Muscular pH and related traits in rabbits: a review

 F. Hulot, J. Ouhayoun


After reviewing muscular biology and general relationships between muscular physico-chemistry and meat quality, this review analyses the variations in muscular pH and related traits in rabbits. Among biological factors (muscle, age, genotype, family), muscle factor is the most important. lt determines the differences in ultimate pH (pHu) between muscles, which can reach 0.7 units and which are due to differences in the fibre typology. lncrease in glycolytic metabolism during muscle growth is accompanied by pHu lowering; its variation depends on the precocity of muscle development. Comparative studies of breeds do not show any evidence of differences in pH above 0.2 units; no breed presents abnormal acidification or pHu kinetics, which might entail anomalies in Water Holding Capacity or other qualitative traits in meat. Wlthln breed, the existence of correlations between pHu and growth characteristics may lead to a reduction in meat quality when strains are selected for weight productivity. The effect of dietary faetors is relatively small. When they can be detected, pH variations mostly correspond to modifications in growth rate. Thus the pHu of meat is lowered when growth is stimulated by a high level of nutrition or a high protein content. Slaughter faetors have a marked influence on muscular pH. Transport leads to a noticeable rise in pHu, a result of ante mortem depletion of glycogenic reserves; when subjected to prolonged stress, meat is darker and has a higher water holding capacity. Electroanaesthesia accelerates muscular acidification without modifying pHu. careass ehllling slows down the physico-chemical processes of rigor mortis: it slows down the fall in pH and reduces the intensity of sarcomere retraction. Even when chilling is intense, in spite of sorne contradictions in published literature, the phenomenon of "cold shortening" does not seem to be of major significance in rabbits. During meat storage in refrigerated form, after a certain latency period, the maturation processes are witnessed by de-amination of the proteins and thus by a raised pH. Freezing slows down this process, but does not avoid a rise in pH after several months in storage.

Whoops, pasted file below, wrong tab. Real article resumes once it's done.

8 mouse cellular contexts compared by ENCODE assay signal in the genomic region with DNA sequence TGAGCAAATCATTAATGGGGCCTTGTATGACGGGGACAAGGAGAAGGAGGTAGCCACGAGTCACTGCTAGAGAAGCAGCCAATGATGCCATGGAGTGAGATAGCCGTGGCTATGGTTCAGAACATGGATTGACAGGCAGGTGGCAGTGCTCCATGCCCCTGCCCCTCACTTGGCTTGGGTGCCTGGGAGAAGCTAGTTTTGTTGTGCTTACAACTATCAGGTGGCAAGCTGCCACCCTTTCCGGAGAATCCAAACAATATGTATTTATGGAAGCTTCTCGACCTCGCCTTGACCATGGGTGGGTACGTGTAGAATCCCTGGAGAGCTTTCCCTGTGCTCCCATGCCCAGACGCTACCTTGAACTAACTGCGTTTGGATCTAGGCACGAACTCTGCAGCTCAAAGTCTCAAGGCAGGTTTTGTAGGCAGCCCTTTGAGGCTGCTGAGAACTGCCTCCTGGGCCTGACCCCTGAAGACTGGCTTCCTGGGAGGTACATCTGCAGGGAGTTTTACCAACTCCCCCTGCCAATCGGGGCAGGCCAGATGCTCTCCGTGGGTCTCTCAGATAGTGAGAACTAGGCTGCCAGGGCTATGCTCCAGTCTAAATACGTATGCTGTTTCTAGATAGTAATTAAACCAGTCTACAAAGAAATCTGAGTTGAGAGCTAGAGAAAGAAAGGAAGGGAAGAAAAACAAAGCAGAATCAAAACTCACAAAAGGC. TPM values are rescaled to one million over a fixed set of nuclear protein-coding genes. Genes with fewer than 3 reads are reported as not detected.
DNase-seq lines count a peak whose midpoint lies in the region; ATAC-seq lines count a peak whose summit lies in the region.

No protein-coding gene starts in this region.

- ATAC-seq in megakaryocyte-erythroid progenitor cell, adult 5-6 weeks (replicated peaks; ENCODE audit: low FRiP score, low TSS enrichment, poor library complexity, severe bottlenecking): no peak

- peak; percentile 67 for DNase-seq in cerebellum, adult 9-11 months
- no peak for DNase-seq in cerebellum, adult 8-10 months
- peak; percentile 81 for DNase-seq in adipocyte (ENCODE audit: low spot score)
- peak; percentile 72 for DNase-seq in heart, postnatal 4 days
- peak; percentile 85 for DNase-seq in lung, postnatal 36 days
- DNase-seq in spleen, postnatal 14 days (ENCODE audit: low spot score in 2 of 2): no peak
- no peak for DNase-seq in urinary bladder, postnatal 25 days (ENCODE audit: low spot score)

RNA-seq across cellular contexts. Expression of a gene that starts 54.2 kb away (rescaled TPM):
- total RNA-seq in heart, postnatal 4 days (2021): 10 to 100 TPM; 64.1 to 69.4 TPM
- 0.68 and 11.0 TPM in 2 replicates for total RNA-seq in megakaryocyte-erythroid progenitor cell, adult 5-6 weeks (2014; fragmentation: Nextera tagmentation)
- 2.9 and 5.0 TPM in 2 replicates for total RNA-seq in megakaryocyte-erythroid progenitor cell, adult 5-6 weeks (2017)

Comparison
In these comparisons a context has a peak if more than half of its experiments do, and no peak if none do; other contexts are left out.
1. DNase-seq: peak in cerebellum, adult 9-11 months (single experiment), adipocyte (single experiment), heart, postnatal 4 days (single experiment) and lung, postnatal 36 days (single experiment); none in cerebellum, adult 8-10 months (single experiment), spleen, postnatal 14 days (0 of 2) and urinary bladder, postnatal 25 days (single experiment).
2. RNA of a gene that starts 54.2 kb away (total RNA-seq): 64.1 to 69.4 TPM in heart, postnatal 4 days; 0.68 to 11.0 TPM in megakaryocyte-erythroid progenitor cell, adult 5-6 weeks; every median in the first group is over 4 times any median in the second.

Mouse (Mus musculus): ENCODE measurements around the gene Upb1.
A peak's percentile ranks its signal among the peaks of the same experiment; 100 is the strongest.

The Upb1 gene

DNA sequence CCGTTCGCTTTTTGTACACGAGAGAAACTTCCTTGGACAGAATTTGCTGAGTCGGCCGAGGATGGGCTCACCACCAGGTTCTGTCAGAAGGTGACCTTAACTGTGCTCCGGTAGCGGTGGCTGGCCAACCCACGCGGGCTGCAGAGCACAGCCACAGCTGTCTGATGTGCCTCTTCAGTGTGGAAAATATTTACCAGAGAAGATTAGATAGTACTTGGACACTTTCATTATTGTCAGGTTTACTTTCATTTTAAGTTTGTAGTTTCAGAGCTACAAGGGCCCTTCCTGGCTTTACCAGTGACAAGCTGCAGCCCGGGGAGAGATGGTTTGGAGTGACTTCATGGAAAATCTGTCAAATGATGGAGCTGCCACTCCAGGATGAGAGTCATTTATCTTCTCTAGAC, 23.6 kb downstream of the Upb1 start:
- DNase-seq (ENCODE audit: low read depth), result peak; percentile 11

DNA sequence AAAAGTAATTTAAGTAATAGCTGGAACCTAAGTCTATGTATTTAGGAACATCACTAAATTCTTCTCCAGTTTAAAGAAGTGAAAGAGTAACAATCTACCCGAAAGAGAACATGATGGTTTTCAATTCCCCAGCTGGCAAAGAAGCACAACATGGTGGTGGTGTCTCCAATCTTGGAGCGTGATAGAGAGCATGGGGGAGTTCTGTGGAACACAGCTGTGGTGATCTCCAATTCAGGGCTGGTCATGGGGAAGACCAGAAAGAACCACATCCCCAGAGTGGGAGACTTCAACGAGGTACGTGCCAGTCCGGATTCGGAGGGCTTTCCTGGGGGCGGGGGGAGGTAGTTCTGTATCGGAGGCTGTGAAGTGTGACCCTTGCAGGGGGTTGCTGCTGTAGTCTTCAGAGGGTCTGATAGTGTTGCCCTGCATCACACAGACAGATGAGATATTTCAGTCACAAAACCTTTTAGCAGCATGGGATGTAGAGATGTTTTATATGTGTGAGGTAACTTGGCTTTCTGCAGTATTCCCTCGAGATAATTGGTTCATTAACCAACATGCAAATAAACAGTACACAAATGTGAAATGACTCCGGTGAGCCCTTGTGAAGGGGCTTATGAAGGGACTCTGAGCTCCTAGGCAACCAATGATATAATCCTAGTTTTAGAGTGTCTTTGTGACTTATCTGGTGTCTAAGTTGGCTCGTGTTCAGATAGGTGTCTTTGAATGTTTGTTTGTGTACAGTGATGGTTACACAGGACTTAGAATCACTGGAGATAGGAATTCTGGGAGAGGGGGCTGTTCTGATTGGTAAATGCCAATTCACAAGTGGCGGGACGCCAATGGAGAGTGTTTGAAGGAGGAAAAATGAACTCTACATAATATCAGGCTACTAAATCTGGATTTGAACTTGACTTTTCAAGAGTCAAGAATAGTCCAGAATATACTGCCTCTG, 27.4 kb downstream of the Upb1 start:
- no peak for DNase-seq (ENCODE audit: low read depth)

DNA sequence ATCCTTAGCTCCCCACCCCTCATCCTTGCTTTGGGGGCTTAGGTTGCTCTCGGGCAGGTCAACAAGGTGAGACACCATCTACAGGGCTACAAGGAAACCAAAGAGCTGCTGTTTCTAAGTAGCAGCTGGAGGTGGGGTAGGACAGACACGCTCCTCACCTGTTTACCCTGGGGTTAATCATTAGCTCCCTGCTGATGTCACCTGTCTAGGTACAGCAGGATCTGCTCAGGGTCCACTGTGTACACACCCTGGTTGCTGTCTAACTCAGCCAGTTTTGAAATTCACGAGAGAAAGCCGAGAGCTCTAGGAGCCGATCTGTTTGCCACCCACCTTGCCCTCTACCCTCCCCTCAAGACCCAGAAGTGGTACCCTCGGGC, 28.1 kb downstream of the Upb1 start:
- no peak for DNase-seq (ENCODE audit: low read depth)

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1. A Comparison of the Quality of Meat from Female and Male Californian and Flemish Giant Gray Rabbits
Tomasz Daszkiewicz, Andrzej Gugołek
Animals  vol: 10  issue: 12  first page: 2216  year: 2020  
doi: 10.3390/ani10122216


 Universitat Politècnica de València


Official journal of the World Rabbit Science Association (WRSA)


e-ISSN: 1989-8886     ISSN: 1257-5011